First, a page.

Basar Mal also remembers the night when Jalo had wailed aloud, hiccupping in his lap on the bed, and in frustration continually asked him–Why wouldn’t this Mangan arrive after all?
Eendo, Jalo, eendo. Mangan eendo hekado diyan. Chav Jhulelal. (He will arrive, Jalo, he will arrive. Mangan will arrive one day. Take the name of Jhulelal.)
For a long time then, both had remained silent drowning in themself. Jalo would at intervals place her hand on her belly. Raising her tunic, look at her belly. When would this Mangan arrive? Closing her eyes, she would write on Basar Mal’s palm. From next morning, Basar Mal started calling her not Jalo, but Mangan’s ma. Whenever he uttered ‘Mangan’s ma’, Jalo’s eyes would brighten, then fill, then go into a vacuosness and get stuck there. With each utterance, the sensation of Mangan’s being would deepen. The hope of his coming into this world would become verdant. Gradually, even the entire neighborhood started calling her Mangan’s ma.
Many things Basar Mal does not remember, yet many he remembers very often. Mangan’s ma does not speak anything. Basar Mal remembers her delightful giggles. Mangan’s ma remains silent. Basar Mal remembers her mischievous merriment. Mangan’s ma, head bent, washes a baby guitar. Basar Mal remembers Mangan’s non-arrival.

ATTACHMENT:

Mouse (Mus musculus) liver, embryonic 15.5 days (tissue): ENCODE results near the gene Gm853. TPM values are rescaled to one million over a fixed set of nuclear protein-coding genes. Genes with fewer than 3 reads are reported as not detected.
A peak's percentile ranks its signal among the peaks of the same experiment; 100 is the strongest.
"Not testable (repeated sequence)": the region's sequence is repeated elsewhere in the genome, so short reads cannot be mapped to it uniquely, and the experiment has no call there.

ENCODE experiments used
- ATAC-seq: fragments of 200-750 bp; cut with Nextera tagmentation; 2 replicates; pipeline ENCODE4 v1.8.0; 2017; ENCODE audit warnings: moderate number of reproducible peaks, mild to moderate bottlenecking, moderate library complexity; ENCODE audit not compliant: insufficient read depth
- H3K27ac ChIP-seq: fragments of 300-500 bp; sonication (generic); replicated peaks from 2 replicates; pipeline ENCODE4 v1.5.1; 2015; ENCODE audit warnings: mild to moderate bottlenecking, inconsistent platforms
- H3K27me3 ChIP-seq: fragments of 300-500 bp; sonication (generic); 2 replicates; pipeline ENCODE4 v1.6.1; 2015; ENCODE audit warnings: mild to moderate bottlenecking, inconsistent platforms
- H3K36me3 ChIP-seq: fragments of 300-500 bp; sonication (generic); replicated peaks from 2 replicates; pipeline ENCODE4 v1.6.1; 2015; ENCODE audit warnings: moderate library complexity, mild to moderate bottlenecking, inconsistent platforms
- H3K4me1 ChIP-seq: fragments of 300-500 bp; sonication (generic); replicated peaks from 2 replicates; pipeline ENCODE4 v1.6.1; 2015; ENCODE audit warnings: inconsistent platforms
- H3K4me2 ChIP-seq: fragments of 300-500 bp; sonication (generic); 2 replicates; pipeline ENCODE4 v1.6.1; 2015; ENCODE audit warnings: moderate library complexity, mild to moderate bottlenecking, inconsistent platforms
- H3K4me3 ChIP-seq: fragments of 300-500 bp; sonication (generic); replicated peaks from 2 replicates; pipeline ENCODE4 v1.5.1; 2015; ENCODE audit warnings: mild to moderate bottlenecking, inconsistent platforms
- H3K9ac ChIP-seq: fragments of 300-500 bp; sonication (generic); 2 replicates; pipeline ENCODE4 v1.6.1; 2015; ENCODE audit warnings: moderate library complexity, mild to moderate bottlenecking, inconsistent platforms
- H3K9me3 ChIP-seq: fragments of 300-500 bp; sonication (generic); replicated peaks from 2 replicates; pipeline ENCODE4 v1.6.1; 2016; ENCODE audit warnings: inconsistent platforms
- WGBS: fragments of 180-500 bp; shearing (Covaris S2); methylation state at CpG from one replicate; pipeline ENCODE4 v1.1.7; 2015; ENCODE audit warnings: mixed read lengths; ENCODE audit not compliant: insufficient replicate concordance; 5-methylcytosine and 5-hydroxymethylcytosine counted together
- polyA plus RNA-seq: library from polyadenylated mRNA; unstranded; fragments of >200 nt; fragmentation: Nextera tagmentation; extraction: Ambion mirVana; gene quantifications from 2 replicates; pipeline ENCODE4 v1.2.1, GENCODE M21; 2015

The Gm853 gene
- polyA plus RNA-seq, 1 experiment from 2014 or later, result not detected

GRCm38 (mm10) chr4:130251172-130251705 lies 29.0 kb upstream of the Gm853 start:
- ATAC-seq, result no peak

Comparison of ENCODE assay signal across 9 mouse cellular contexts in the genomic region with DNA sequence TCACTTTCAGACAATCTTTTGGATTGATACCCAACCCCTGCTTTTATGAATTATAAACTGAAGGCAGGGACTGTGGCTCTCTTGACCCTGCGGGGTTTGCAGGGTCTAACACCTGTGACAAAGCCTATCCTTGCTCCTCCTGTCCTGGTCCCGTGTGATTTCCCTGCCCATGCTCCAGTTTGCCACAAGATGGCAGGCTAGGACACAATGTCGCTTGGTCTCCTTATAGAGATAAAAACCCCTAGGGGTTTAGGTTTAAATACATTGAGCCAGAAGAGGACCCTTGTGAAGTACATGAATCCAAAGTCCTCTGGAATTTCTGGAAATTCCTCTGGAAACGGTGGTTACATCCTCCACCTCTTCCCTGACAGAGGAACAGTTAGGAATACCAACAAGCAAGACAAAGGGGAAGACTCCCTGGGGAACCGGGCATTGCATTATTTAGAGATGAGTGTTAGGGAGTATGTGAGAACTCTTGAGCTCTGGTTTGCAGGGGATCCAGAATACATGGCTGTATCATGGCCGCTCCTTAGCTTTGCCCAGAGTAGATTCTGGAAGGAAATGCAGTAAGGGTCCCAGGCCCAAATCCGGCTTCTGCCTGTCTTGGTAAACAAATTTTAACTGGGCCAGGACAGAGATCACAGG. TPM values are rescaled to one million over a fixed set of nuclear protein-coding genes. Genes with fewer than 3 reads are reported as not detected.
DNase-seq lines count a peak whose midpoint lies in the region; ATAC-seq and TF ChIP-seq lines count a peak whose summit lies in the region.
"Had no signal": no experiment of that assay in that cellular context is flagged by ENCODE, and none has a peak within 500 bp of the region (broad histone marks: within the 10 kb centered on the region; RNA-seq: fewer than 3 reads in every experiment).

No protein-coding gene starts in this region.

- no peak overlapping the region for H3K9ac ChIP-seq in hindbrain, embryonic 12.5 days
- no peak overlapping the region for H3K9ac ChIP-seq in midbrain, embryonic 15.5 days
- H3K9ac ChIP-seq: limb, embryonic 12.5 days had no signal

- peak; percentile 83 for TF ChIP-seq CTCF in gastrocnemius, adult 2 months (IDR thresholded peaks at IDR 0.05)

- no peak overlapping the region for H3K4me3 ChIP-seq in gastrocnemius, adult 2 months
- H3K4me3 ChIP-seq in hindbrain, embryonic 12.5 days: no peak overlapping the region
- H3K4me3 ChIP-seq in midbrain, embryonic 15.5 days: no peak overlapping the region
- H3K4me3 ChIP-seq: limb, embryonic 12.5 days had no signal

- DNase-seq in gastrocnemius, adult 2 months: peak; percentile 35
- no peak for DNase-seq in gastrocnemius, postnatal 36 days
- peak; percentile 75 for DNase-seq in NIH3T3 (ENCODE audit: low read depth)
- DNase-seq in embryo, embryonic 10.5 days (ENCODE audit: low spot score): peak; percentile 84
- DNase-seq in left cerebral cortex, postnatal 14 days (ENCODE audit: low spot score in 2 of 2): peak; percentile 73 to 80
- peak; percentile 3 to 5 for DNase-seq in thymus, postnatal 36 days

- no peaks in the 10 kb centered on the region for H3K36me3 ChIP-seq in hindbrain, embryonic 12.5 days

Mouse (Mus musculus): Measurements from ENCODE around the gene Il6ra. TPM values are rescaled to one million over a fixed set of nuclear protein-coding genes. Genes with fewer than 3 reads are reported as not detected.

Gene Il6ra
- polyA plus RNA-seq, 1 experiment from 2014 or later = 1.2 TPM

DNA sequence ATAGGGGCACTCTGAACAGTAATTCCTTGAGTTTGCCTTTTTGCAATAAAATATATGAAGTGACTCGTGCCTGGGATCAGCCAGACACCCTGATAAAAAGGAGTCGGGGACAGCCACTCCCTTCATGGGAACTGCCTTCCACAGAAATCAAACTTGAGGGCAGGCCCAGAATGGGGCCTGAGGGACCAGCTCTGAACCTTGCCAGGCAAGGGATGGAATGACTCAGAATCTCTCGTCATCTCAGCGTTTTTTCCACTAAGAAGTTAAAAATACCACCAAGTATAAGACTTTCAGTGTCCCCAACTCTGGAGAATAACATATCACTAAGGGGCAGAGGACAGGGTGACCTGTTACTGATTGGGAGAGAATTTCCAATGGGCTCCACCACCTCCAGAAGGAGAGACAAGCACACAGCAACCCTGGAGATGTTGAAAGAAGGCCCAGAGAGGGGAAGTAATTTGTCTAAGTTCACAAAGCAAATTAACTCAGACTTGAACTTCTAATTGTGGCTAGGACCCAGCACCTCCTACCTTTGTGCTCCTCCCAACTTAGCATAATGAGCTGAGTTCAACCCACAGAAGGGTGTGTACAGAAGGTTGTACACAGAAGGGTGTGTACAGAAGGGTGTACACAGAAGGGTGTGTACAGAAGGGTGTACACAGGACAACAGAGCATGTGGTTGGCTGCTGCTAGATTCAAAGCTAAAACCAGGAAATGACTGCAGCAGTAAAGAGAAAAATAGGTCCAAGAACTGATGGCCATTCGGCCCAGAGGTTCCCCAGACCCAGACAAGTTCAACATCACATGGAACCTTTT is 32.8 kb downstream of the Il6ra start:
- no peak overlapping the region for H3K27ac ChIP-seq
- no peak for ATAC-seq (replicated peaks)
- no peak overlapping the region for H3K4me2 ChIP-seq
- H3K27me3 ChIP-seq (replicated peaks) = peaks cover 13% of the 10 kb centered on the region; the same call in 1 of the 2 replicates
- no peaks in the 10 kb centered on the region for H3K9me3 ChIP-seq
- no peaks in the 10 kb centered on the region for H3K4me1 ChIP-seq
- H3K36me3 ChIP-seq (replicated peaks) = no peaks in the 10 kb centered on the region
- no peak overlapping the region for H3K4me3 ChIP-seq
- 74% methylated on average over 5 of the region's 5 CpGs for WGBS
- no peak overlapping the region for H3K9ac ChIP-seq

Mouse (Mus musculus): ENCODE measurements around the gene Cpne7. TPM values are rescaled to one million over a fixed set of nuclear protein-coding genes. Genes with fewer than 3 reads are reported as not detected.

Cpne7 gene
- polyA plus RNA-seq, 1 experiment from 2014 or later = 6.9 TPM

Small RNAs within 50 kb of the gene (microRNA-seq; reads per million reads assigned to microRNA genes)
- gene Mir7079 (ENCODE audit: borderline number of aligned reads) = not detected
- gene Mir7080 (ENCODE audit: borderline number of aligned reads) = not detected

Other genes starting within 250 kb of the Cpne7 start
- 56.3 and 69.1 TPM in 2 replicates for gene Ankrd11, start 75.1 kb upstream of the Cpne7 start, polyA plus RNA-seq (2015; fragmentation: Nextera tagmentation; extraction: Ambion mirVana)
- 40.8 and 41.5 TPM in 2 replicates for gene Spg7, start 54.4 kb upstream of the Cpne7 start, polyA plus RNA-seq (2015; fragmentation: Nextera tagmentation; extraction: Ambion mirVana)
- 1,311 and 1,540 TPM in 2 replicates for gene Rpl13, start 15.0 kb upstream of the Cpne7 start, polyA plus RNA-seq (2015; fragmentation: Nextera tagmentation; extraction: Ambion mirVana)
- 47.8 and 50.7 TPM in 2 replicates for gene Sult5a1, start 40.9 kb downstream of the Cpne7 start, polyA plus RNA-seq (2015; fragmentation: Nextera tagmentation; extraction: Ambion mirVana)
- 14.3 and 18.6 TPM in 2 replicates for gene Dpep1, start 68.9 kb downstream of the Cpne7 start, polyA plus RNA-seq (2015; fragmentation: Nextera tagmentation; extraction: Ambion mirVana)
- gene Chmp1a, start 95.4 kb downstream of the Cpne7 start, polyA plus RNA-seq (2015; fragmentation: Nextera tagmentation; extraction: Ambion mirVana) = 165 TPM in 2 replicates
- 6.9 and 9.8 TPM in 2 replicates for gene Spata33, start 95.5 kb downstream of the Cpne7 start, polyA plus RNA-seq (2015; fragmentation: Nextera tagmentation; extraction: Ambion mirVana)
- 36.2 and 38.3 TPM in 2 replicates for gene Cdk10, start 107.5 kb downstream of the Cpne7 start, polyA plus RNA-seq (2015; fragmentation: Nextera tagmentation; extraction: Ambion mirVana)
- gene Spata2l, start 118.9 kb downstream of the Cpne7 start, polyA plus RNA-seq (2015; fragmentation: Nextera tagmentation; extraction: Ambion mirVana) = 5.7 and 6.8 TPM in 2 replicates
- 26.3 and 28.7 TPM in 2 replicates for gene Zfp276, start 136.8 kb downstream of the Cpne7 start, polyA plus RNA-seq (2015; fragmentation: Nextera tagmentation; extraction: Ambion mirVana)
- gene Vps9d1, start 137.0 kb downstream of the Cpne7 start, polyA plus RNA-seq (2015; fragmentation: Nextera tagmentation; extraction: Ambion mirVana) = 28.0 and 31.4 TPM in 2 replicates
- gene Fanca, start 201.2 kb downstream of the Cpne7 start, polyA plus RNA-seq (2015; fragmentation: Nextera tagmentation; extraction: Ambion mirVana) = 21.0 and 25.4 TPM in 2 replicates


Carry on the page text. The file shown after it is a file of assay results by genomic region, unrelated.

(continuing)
Publishers and editors who wish to express an interest in any of these projects are invited to contact PEN Literary Awards Coordinator Arielle Anema ([email protected]) for the translators’ contact information.
Geet Chaturvedi is a Hindi poet, short story author, and novelist. Often regarded as an avant-garde, he was awarded the Bharat Bhushan Agrawal Award for poetry in 2007 and Krishna Pratap Award for Fiction in 2014. He is active both as a fiction writer and critic. He has been named one of the ‘Ten Best Writers’ of India by esteemed English daily The Indian Express and he is one of the most widely read contemporary Hindi poet. Chaturvedi is the author of two translations of Pablo Neruda and Charlie Chaplin, a book of poetry Aalaap mein girah, two collections of stories Savant Anti Ki Ladkiyan and Pink Slip Daddy, and Simsim. He currently lives in Bhopal, India.